The UK government has been hit with a legal challenge over its recent issuance of development consent to the 3.2GW Sizewell C nuclear power project to be built by EDF in Suffolk, England.

Contesting the government’s approval, Together Against Sizewell C (TASC) has issued a pre-action protocol (PAP) letter stating that the development consent was unlawfully given.

The letter marks the launch of the judicial review process against the project, said law firm Leigh Day, which is representing TASC.

According to Leigh Day, TASC provided evidence to the Examining Authority that Sizewell C, which is to be constructed alongside the 27-year-old Sizewell B nuclear power plant, should not be built at that site in the Suffolk location.

TASC claimed that the water supply cannot be guaranteed at the location and the coastline would not be resilient for the complete lifetime of the project.

TASC chair Pete Wilkinson said: “The case against Sizewell C is overwhelming, as has been carefully documented throughout the inquiry stage and was found by the Planning Inspector to have merit.

“Even to consider building a £20+ bn nuclear power plant without first securing a water supply is a measure of the fixation this government has for nuclear power and its panic in making progress towards an energy policy which is as unachievable as it is inappropriate for the 21st century challenges we face.”

Leigh Day stated that the Examining Authority partly accepted the arguments of TASC, and recommended against granting the development consent. However, UK Business Secretary Kwasi Kwarteng turned down the advice and gave his consent to the Sizewell C nuclear power project last month, said the law firm.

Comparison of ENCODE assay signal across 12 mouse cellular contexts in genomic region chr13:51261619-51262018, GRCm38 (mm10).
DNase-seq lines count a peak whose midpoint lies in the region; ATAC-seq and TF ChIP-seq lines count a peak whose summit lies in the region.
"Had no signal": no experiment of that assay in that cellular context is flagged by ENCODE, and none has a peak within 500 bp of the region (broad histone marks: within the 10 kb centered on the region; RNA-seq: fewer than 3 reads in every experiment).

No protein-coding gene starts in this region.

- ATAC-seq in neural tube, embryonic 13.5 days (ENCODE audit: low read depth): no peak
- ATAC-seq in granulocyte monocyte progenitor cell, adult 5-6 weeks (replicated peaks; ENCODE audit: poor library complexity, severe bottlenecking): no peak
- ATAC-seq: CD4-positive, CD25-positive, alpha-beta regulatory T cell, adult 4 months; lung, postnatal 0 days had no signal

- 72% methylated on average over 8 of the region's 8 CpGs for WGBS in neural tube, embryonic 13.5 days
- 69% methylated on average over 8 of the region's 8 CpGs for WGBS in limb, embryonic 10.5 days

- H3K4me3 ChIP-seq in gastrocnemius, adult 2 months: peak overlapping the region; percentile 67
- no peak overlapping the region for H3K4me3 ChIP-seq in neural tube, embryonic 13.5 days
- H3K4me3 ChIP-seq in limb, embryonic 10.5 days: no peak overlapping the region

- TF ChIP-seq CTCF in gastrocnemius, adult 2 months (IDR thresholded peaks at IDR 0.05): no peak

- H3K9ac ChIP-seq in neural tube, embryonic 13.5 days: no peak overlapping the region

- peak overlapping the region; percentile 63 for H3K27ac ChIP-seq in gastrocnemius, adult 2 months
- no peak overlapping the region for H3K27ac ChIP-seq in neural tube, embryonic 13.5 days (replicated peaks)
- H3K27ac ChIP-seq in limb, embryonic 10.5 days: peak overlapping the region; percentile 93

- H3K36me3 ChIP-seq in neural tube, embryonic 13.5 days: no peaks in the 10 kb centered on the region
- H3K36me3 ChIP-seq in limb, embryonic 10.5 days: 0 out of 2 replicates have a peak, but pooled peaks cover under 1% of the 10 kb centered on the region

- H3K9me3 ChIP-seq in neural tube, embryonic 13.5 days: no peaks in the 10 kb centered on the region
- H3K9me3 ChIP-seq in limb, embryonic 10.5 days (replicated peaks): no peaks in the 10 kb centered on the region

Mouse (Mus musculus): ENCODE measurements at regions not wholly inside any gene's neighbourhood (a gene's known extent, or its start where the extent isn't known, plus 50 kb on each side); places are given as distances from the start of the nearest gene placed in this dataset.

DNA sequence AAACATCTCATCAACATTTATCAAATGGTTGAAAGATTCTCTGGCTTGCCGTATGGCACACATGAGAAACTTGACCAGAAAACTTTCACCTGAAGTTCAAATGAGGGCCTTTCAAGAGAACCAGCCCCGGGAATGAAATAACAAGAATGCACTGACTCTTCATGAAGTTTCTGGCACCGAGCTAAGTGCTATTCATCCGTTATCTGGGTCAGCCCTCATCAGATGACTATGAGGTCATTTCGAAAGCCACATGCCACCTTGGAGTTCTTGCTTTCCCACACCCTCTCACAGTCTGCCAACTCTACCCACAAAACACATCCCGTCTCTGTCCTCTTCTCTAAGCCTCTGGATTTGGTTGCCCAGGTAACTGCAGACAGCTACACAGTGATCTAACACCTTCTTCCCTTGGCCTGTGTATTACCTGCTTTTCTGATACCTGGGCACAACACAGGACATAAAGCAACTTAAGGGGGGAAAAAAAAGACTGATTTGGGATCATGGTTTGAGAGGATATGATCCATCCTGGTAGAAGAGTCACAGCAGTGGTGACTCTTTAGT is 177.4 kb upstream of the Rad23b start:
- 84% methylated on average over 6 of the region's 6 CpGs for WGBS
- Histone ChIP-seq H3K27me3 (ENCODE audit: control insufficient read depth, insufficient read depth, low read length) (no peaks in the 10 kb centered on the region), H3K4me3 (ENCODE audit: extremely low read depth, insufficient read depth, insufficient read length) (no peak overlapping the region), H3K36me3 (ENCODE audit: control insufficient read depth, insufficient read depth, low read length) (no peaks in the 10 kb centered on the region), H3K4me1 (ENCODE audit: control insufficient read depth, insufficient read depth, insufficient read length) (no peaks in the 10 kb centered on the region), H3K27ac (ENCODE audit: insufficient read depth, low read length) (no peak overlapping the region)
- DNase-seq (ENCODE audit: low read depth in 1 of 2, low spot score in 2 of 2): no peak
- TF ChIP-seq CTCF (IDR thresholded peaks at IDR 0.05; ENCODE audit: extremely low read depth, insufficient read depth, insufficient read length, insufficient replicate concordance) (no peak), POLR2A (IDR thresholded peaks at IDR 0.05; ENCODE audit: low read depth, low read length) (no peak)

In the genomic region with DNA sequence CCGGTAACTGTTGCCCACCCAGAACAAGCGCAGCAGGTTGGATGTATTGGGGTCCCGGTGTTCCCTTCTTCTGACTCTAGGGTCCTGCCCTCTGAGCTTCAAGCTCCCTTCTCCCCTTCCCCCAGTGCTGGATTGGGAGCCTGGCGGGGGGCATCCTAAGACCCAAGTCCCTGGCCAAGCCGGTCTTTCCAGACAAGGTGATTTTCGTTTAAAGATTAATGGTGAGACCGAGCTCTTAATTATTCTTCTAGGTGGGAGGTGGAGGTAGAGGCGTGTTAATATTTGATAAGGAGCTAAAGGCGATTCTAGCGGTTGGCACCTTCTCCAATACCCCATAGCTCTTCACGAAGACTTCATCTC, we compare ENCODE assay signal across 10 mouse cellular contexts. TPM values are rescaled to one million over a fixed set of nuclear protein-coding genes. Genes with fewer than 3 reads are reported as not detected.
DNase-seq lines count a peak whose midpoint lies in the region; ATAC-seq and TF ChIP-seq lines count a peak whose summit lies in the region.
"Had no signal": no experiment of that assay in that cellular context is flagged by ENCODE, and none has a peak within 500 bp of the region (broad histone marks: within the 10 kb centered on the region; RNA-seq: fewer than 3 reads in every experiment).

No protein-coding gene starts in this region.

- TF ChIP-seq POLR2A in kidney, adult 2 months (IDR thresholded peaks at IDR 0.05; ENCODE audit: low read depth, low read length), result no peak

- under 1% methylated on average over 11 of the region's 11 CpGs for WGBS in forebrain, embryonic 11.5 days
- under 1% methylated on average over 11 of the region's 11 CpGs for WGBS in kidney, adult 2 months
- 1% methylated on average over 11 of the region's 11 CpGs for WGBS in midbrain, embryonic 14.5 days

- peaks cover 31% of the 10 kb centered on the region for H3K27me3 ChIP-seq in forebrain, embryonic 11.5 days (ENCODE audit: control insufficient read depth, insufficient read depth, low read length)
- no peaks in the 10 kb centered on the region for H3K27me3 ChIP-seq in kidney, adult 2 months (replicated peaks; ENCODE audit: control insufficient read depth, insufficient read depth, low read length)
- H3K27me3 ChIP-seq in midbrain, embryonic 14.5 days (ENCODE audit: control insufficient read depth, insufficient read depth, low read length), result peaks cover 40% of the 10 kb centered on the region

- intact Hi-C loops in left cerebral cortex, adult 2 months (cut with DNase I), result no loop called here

In its PAP letter, TASC alleged that there was a failure in assessing the implications of the nuclear power project as a whole, by not considering the matter of whether a permanent water supply could be tenable.

The activist organisation in its letter questioned why the Secretary of State did not agree with the warnings of Natural England regarding the risks of not studying all aspects of the planning proposal at the Development Consent Order stage.

TASC also claimed that the UK government wrongly assumed the site will be free from nuclear material by 2140, when the evidence showed a much later date.

Leigh Day solicitor Rowan Smith said: “Our client is understandably shocked that the Secretary of State has gone against the considered and reasoned view of the independent Planning Inspectorate and granted development consent in a potentially legally flawed manner.

“TASC has very real concerns that the environmental impacts of Sizewell C have not been properly assessed. If the Secretary of State does not see the error of his ways, then we intend to do all we can to bring this to the Court’s attention.”

The Sizewell C nuclear power project is estimated to deliver low carbon electricity to approximately six million homes. Additionally, it will help offset close to nine million tonnes of CO2 emissions per annum.